Iodised table salt was implemented in many regions and countries around the world when iodine deficiency was recognised. In New Zealand in the 1920’s, the government allowed manufacturers to voluntarily add iodine to table salt. This was mainly to safeguard against thyroid enlargement (goitre) and the severe mental retardation of cretinism, although the incidence of these conditions was very rare in New Zealand.

Closeup image of unrefined, unprocessed sea salt. A better option than table salt.
Unrefined, unprocessed sea salt is a better option than table salt.

In recent decades we have seen people consume less salt due to health concerns, while some avoid salt entirely. Salt used in processed foods is often non-iodised to save on costs, so is not a source of iodine despite the sodium content.

In recent times we are seeing a prevalence of sea salt, or kosher salt, promoted as a healthier alternative. However, sea salt is a poor source of iodine, and we should look for unrefined, unprocessed sea salt, with some products now enriched with New Zealand sea kelp. The iodine in salt is not very bioavailable in our bodies, it is better absorbed through liquid and food sources. 

Other sources of dietary iodine

It can be difficult to identify sources and the quantity of iodine in most foods. However, it is naturally present in seawater, so therefore seafood is a good source, especially seaweed, shellfish and saltwater fish. It’s also naturally present in soil, and found in eggs and dairy, including yoghurt, cow’s milk, ice cream and cheese.

If you don’t have access to shellfish or other seafood, or if the soil is deficient due to intensive farming, you’ll need to access it from other sources.  

Iodine levels in milk can vary according to the soils in which the animals have grazed and factors such as the groundwater used in irrigation, fertilisers used and the feed for the livestock. Interestingly, organic milk is estimated to contain roughly 30-40% less iodine than conventional milk, owing to alternative processing methods.

It is difficult for most people to obtain adequate iodine by eating foods that are natural sources of iodine.

That said, in 2009, Iodine fortification of bread became mandatory with the exception of organic bread, non-yeast-leavened bread and bread mixes. When salt was iodised in the 20th century, this significantly improved the iodine levels within the New Zealand population, but recently deficiencies have again become apparent, hence the need for the fortification of foods.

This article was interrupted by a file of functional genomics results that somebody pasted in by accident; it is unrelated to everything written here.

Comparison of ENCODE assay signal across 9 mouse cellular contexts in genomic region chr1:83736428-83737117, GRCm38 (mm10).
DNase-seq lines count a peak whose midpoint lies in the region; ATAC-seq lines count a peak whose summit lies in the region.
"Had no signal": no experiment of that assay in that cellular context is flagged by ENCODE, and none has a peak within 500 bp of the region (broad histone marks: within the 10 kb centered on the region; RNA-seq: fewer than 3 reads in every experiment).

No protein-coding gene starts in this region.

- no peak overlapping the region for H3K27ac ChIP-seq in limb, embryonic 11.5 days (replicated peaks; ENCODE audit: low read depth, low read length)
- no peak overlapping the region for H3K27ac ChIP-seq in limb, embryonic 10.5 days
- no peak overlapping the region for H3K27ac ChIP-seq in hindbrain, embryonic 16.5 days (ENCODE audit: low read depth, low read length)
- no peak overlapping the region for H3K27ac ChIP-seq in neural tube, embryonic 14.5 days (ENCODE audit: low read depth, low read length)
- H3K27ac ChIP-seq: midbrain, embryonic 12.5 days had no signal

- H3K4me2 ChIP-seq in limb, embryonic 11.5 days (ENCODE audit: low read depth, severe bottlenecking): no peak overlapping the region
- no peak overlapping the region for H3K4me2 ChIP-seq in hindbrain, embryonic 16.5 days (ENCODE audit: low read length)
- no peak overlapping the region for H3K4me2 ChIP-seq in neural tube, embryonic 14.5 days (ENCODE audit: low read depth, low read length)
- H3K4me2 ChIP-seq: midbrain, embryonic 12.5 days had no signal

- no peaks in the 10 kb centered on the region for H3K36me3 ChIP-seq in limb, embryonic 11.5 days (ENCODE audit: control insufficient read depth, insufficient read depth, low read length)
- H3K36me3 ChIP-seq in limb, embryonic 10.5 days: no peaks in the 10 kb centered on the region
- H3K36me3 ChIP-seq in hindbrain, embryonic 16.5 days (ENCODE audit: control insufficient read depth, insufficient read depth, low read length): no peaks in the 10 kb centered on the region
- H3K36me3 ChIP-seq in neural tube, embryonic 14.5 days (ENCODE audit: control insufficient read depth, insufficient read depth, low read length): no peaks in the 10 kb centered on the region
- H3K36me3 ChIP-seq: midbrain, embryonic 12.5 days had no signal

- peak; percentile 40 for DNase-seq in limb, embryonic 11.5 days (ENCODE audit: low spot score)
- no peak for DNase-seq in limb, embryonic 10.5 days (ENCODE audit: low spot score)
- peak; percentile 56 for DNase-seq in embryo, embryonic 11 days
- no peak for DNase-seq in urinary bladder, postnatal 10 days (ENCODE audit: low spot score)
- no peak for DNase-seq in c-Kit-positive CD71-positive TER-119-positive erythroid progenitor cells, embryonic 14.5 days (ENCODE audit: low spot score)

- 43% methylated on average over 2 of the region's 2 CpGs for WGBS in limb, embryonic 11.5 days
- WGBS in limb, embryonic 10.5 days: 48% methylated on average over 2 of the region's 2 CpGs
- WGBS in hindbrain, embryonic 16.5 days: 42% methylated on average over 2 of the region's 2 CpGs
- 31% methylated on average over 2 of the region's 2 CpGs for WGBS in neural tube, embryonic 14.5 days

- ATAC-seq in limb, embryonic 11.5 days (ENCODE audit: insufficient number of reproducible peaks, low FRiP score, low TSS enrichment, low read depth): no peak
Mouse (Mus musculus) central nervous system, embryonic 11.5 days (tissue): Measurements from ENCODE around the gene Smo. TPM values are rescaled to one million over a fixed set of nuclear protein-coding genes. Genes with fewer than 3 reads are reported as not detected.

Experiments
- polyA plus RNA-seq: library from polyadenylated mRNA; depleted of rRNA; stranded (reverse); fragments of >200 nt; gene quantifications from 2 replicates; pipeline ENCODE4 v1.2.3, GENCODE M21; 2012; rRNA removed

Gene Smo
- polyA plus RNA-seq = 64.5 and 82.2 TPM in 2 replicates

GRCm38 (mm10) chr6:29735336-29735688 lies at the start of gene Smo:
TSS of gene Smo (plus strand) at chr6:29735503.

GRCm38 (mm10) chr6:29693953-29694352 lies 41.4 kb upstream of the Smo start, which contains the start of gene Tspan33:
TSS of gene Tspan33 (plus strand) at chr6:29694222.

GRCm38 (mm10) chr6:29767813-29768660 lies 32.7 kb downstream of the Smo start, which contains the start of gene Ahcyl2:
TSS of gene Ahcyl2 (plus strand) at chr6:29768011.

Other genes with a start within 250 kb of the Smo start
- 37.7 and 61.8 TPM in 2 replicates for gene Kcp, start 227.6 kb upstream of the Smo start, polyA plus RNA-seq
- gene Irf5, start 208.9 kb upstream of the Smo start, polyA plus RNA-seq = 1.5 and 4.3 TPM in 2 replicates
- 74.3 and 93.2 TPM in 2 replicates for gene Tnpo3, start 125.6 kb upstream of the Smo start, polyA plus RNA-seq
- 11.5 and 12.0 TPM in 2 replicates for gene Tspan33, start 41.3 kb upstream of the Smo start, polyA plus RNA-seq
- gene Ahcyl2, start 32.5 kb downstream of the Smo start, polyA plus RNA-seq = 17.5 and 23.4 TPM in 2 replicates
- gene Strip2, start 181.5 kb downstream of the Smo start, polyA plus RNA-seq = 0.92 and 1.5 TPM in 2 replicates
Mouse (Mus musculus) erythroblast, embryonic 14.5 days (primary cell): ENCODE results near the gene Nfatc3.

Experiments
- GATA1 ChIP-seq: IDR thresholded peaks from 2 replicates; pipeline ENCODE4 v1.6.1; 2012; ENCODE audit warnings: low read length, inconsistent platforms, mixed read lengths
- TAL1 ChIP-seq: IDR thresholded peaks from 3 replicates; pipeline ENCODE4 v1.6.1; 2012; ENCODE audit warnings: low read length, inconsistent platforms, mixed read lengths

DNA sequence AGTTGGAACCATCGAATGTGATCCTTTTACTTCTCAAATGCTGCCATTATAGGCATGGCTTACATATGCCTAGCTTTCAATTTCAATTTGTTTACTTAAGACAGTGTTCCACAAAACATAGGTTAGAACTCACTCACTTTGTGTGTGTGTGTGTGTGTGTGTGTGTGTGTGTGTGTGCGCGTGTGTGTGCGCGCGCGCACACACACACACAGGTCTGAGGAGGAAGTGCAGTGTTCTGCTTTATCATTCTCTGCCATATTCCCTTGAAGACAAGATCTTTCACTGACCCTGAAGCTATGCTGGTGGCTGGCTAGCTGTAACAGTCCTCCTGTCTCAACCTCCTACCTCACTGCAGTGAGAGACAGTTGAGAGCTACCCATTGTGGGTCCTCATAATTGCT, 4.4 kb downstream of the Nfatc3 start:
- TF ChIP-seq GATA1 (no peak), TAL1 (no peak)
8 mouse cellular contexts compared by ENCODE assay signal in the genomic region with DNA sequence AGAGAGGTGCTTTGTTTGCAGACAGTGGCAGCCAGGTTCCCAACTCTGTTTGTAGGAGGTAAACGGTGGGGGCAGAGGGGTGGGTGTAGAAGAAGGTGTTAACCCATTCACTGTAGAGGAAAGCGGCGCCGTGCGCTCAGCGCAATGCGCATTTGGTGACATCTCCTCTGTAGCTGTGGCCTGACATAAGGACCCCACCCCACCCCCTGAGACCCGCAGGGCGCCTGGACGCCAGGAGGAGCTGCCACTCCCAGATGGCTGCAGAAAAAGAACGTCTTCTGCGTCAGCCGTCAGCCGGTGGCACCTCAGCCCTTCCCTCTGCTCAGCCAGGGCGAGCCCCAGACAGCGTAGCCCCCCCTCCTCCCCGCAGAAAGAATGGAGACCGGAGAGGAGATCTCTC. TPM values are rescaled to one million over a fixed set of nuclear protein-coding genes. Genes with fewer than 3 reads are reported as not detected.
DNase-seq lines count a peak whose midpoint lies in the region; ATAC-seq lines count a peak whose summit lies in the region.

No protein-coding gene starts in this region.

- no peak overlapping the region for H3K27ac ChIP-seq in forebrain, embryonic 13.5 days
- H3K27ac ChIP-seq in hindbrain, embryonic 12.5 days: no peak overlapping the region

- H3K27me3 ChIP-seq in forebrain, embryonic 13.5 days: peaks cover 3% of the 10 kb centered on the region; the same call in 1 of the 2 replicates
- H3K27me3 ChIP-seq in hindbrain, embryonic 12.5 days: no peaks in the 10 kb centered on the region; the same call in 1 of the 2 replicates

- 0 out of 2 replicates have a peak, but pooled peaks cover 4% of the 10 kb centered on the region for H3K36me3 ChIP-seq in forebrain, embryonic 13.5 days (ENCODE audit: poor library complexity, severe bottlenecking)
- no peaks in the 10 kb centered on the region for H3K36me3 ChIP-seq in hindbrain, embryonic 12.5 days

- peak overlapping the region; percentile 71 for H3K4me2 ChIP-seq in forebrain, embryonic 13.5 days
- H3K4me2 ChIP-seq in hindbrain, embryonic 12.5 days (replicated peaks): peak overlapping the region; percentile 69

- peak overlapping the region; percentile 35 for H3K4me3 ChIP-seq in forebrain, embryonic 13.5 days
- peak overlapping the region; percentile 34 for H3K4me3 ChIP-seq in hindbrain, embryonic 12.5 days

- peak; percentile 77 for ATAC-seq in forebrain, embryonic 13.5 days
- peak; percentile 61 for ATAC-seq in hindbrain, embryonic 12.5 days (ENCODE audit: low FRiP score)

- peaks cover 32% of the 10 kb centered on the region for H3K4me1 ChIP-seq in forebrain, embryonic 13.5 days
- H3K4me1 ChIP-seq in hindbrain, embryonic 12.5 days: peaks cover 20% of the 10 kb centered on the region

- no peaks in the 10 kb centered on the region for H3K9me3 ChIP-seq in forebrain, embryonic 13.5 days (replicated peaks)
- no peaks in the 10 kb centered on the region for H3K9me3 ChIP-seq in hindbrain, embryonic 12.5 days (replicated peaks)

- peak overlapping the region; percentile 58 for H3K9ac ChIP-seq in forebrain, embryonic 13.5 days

Iodine dosage guidelines

There is no single dose of iodine that is effective for everyone. The best approach is working with a health professional that is knowledgeable about iodine.

If you eat seafood and other iodine-rich foods, use iodised salt, take a multi-vitamin or mineral supplement, you may be able to obtain adequate levels.

Recommended daily allowances range from 100-250mcg a day, with the exception of pregnant or breastfeeding women, who may require more than 300mcg per day due to increased hormone production in early pregnancy, increased urinary iodine excretion, and the transfer of iodine to the fetus or the nursing infant when feeding.

Some leading iodine experts suggest significantly larger daily doses, even up to 12mg. In Japan, the average daily intake is 12-13 milligrams due to increased consumption of seaweed and other seafood.

Iodine Liquid Mineral: Just 2 drops a day = 255mcg of Potassium Iodide


Iodine is one the most basic elements of all life on earth, it is present in the ocean, marine life and in every one of the trillions of cells in our body. The role it plays in our everyday wellbeing cannot be overstated. As our bodies can’t produce iodine, there are simple steps we can take to make sure we can rebalance and replenish our mineral levels, and avoid deficiencies.

Brownstein, MD. D. Iodine. Why You Need It And Why You Can’t Live Without It. 2014
Reader’s Digest. The Healing Power of Vitamins, Minerals & Herbs. 2000
Schauss, Alexander G. Minerals, Trace Elements, & Human Health. Life Sciences Press. 1995
Kohrle J. The Trace Element Selenium and The Thyroid Gland. Biochimie. 1999
Smallridge RC, Ladenson PW. Hypothyroidism In Pregnancy: Consequences To Neonatal Health. J Clin Endocrinol Metab. 2001
Iodine. Ministry of Health Manatū Hauora Website.
Editors: de Benoist, Bruno. Andersson, Maria. Iodine status Worldwide. WHO Global Database on Iodine Deficiency. World Health Organisation, Geneva. 2004
Ministry of Health Manatū & Australian National Health and Medical Research Council. Nutrient Reference Values for Australia and New Zealand Including Recommended Dietary Intakes. 2006, updated 2017.

The information in this article is not intended as a medical prescription for any disease or illness. Nothing stated here should be considered medical advice. Use as directed. If symptoms persist, consult your healthcare professional.